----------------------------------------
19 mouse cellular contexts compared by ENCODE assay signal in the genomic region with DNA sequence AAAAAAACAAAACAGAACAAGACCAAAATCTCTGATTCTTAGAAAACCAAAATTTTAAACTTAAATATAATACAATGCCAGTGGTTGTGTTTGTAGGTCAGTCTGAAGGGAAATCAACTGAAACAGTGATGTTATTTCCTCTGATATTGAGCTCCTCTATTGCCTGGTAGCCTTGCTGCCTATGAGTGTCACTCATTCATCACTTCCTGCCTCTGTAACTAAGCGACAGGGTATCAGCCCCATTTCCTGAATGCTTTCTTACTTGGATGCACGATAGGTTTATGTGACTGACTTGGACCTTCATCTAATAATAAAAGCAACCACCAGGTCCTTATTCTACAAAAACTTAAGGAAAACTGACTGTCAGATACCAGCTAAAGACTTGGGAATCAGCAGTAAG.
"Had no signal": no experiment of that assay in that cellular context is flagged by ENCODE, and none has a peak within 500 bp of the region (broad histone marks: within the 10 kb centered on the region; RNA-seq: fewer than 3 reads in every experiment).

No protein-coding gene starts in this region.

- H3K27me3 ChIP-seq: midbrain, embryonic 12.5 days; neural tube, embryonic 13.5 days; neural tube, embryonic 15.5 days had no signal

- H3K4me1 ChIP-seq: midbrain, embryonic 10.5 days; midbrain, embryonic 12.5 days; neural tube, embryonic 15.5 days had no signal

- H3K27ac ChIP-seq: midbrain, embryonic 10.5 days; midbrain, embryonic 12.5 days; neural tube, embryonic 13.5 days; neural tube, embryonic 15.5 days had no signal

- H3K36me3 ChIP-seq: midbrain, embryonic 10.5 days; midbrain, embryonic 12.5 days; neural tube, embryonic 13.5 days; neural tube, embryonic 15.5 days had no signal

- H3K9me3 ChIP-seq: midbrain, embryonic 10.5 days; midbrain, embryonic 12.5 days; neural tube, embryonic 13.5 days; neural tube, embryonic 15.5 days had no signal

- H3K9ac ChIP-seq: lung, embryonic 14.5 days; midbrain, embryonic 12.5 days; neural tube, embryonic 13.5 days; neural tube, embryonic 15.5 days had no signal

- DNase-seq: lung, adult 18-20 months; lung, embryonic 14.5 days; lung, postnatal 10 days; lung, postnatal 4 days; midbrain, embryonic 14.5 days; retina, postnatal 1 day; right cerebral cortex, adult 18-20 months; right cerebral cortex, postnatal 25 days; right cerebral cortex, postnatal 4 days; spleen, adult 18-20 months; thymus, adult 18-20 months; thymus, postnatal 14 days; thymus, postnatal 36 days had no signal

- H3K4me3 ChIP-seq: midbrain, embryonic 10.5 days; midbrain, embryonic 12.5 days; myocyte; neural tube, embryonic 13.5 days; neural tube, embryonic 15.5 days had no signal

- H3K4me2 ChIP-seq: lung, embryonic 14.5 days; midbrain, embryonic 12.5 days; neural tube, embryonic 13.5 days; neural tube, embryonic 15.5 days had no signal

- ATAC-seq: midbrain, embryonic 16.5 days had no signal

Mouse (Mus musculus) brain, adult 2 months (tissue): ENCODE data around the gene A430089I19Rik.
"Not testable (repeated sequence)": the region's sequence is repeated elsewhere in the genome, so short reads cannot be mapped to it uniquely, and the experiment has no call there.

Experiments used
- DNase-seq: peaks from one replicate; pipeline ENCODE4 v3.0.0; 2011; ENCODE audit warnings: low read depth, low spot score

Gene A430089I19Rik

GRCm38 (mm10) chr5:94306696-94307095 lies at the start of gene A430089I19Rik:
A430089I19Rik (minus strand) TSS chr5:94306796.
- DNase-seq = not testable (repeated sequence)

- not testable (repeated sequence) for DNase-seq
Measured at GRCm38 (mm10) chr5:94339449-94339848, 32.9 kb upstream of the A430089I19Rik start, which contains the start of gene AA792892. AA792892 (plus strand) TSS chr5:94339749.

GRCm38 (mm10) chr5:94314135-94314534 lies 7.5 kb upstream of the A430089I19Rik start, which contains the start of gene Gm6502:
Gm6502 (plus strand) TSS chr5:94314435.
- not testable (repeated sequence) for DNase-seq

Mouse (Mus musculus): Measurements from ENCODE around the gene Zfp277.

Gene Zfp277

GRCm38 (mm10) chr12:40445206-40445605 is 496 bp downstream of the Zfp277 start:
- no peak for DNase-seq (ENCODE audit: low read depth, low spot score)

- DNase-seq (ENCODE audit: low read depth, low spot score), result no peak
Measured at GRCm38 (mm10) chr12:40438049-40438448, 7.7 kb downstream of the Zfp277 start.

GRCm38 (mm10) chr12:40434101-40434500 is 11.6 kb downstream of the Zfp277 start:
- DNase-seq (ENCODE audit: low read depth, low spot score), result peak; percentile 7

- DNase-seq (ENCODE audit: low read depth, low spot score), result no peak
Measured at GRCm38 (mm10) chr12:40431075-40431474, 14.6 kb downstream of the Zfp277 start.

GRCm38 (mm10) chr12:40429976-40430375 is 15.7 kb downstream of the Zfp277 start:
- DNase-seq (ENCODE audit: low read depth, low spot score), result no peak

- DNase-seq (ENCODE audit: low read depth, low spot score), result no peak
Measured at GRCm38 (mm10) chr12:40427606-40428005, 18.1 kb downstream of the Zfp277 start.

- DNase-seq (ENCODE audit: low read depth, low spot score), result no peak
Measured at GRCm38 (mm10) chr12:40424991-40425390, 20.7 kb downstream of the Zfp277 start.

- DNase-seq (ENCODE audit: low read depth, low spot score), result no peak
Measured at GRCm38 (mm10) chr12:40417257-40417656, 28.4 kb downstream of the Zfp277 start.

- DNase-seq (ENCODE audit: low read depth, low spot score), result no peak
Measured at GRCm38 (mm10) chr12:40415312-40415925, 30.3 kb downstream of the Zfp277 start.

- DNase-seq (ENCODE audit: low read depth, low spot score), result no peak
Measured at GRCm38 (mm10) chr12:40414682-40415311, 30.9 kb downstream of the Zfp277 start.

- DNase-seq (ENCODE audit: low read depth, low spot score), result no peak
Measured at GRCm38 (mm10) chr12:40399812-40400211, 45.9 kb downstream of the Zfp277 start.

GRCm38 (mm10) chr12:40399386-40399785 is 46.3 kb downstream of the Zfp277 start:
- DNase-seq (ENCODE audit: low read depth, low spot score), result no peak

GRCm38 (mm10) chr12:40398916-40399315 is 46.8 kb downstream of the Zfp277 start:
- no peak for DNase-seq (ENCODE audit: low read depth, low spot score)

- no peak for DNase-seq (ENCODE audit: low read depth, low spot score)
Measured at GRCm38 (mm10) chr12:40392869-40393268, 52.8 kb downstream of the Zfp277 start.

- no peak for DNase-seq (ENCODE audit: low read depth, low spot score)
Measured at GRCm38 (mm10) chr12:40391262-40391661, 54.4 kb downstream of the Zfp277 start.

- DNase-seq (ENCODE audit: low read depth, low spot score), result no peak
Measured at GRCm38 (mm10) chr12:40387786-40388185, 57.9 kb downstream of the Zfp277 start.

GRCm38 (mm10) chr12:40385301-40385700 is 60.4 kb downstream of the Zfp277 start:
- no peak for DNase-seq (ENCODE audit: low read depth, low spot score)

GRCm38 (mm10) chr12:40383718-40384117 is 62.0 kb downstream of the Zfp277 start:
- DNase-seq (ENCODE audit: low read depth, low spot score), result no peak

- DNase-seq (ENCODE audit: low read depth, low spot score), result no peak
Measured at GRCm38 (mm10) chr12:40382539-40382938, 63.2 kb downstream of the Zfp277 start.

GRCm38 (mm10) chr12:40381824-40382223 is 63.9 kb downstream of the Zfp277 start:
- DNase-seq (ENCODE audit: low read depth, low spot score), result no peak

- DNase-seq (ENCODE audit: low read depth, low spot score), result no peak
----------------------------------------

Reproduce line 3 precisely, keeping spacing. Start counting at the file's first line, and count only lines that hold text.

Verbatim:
No protein-coding gene starts in this region.